Code a Spectrum-style Crazy Golf game | Wireframe #54

Putt the ball around irrational obstacles in our retro take on golf. Mark Vanstone has the code

First released by Mr. Micro in 1983 – then under the banner of Sinclair Research – Krazy Golf was, confusingly, also called Crazy Golf. The loading screen featured the Krazy spelling, but on the cover, it was plain old Crazy Golf.

Designed for the ZX Spectrum, the game provided nine holes and a variety of obstacles to putt the ball around. Crazy Golf was released at a time when dozens of other games were hitting the Spectrum market, and although it was released under the Sinclair name and reviewed in magazines such as Crash, it didn’t make much impact. The game itself employed a fairly rudimentary control system, whereby the player selects the angle of the shot at the top left of the screen, sets the range via a bar along the top, and then presses the RETURN key to take the shot.

The game was called Crazy Golf on the cover, but weirdly, the loading screen spelled the name as Krazy Golf. The early games industry was strange.


If you’ve been following our Source Code articles each month, you will have seen the pinball game where a ball bounces off various surfaces. In that example, we used a few shortcuts to approximate the bounce angles. Here, we’re only going to have horizontal and vertical walls, so we can use some fairly straightforward maths to calculate more precisely the new angle as the ball bounces off a surface. In the original game, the ball was limited to only 16 angles, and the ball moved at the same speed regardless of the strength of the shot. We’re going to improve on this a bit so that there’s more flexibility around the shot angle; we’ll also get the ball to start moving fast and then reduce its speed until it stops.

Horizontal or vertical obstruction?

To make this work, we need to have a way of defining whether an obstruction is horizontal or vertical, as the calculation is different for each. We’ll have a background graphic showing the course and obstacles, but we’ll also need another map to check our collisions. We need to make a collision map that just has the obstacles on it, so we need a white background; mark all the horizontal surfaces red and all the vertical surfaces blue.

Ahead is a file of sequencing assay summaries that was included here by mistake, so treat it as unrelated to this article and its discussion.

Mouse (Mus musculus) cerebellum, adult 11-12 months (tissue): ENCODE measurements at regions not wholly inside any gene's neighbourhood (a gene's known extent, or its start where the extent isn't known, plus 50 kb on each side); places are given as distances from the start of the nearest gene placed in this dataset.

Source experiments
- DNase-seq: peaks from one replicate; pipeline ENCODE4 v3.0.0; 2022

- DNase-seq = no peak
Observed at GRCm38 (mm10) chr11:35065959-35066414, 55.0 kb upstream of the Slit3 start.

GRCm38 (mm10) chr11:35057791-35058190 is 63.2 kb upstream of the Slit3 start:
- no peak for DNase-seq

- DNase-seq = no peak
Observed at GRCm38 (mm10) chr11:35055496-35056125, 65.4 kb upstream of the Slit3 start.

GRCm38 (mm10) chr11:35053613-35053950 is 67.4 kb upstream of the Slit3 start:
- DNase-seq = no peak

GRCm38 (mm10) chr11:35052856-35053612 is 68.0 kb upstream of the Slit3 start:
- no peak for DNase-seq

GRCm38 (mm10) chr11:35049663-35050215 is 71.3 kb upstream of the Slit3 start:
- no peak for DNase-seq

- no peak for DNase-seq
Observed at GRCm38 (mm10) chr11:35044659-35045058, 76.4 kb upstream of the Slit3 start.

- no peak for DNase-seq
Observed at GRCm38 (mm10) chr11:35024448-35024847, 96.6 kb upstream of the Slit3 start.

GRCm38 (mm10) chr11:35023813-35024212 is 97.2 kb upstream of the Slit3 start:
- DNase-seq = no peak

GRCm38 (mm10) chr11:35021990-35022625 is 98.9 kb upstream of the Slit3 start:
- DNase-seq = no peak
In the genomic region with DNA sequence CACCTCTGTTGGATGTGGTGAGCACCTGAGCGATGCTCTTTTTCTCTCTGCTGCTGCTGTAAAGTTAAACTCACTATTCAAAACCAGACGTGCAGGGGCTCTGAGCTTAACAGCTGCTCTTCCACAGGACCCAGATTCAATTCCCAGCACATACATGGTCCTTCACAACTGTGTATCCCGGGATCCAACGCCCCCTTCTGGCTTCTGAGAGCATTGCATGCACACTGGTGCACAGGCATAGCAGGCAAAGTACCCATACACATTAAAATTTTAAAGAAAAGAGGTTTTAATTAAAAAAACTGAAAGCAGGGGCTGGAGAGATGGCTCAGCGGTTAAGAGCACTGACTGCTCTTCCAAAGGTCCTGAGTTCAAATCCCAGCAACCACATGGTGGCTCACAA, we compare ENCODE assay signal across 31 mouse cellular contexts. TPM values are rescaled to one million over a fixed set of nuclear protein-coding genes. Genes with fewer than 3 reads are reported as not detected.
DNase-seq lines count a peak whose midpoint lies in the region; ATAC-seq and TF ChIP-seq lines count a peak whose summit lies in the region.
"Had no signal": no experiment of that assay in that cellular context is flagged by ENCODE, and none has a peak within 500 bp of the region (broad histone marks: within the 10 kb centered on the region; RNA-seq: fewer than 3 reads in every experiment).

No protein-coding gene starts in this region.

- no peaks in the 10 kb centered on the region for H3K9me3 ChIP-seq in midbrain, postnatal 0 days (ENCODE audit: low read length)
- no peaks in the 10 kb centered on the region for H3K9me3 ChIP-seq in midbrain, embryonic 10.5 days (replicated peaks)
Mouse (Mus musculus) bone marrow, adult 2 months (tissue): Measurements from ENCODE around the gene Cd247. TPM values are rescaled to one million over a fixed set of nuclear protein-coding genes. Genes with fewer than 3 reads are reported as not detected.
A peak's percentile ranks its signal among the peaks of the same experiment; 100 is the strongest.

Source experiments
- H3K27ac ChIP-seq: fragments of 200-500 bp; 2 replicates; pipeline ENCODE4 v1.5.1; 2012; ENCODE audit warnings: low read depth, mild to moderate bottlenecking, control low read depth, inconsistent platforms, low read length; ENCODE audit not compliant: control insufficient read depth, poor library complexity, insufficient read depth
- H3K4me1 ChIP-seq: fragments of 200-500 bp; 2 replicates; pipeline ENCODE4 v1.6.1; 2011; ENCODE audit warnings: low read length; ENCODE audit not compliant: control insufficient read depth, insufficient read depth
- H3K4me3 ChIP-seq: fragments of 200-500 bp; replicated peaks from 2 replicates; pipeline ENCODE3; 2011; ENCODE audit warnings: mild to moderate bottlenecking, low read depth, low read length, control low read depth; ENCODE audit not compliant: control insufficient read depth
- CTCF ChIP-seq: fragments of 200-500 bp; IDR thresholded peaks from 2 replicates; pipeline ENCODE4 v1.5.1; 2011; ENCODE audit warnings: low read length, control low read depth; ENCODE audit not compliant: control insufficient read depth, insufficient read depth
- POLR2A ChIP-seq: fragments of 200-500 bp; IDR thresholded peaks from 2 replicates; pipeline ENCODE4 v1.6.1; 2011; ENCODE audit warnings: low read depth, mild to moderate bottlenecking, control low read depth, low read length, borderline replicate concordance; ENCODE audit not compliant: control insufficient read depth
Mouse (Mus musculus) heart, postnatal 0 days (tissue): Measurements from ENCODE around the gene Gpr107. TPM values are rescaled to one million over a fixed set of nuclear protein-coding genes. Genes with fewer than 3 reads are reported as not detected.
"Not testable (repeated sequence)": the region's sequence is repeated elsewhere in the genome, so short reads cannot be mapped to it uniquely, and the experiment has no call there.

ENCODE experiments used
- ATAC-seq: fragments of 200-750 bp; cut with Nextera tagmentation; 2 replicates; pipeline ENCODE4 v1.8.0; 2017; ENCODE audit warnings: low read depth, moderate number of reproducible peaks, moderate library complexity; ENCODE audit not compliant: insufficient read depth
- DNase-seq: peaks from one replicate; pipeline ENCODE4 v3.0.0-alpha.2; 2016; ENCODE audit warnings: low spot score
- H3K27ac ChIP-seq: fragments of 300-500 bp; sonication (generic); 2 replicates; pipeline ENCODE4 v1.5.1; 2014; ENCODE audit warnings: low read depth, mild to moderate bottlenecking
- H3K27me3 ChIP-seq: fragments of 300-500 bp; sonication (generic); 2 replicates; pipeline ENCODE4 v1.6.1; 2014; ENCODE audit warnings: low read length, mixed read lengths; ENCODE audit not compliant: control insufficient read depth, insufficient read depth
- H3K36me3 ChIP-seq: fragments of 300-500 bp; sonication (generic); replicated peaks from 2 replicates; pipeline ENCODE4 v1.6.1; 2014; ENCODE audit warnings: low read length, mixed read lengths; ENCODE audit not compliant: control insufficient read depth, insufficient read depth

As we move the ball around the screen (in much the same way as our pinball game) we check to see if it has collided with a surface by sampling the colours of the pixels from the collision map. If the pixel’s blue, we know that the ball has hit a vertical wall; if it’s red, the wall’s horizontal. We then calculate the new angle for the ball. If we mark the hole as black, then we can also test for collision with that – if the ball’s in the hole, the game ends.

The pointer’s angle is rotated using degrees, but we’ll use radians for our ball direction as it will simplify our movement and bounce calculations.

Get the code

We have our ball bouncing mechanism, so now we need our user interaction system. We’ll use the left and right arrow keys to rotate our pointer, which designates the direction of the next shot. We also need a range-setting gizmo, which will be shown as a bar at the top of the screen. We can make that grow and shrink with the up and down arrows.

Then when we press the RETURN key, we transfer the pointer angle and the range to the ball and watch it go. We ought to count each shot so that we can display a tally to the player once they’ve putted the ball into the hole. From this point, it’s a simple task to create another eight holes – and then you’ll have a full crazy golf game!

Here’s Mark’s code for a simple golf game. To get it running on your system, you’ll need to install Pygame Zero. And for the full code, head to our Github.

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